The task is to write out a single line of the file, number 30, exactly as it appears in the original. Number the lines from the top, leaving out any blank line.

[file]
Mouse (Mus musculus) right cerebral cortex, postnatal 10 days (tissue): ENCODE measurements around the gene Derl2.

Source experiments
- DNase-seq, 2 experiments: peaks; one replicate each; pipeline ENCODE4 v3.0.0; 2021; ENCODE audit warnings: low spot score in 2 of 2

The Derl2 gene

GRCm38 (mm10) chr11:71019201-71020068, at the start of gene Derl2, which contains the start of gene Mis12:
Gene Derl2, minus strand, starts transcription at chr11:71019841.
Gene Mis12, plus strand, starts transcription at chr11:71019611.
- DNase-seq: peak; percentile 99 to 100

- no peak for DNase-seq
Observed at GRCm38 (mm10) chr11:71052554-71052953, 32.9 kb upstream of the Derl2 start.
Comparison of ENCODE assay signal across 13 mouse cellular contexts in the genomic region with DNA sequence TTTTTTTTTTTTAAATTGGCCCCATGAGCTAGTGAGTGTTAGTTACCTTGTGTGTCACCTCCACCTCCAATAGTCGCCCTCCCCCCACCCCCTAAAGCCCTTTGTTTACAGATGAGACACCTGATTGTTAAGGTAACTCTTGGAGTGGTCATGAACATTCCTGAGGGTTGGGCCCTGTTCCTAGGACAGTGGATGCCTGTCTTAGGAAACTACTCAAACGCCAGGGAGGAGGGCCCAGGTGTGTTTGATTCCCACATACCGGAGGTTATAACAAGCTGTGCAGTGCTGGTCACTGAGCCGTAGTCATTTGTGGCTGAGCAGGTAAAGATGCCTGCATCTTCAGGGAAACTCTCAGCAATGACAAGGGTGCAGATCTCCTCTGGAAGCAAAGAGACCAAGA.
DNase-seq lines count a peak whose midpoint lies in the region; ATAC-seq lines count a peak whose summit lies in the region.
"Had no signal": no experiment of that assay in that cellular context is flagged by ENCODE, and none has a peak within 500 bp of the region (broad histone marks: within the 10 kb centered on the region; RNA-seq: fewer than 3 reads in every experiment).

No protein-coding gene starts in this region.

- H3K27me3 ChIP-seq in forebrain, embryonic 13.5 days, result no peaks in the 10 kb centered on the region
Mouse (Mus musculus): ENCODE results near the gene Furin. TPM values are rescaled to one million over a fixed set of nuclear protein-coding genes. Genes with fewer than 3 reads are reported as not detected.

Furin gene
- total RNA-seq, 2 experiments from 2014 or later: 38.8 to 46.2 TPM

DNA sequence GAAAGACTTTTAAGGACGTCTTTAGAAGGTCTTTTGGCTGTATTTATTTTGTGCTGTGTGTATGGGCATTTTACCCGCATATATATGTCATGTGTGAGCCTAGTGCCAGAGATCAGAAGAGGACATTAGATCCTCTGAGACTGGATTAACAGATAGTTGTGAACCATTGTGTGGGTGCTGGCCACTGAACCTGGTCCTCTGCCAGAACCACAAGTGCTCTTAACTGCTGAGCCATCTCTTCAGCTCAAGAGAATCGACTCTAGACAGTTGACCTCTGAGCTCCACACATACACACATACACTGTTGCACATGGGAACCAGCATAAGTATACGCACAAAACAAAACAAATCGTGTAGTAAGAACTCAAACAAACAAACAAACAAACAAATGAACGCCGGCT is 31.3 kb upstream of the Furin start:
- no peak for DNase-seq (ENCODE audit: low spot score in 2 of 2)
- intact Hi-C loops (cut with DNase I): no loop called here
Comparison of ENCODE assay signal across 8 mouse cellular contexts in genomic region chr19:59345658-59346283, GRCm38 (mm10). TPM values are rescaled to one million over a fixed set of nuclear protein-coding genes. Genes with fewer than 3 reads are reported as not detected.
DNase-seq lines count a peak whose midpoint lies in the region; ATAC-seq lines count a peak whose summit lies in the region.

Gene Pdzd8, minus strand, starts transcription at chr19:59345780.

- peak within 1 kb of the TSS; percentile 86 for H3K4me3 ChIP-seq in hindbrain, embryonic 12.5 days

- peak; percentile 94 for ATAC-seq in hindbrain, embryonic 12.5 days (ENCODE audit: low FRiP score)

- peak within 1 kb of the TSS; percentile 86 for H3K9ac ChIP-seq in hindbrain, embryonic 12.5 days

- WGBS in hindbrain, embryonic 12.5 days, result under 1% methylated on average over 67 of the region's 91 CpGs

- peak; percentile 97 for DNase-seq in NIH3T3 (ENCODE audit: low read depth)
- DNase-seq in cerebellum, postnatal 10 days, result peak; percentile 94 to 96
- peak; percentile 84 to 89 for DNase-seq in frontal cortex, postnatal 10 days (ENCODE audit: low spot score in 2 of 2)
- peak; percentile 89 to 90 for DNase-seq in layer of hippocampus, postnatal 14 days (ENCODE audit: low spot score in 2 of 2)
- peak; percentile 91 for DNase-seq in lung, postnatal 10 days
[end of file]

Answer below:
- DNase-seq in cerebellum, postnatal 10 days, result peak; percentile 94 to 96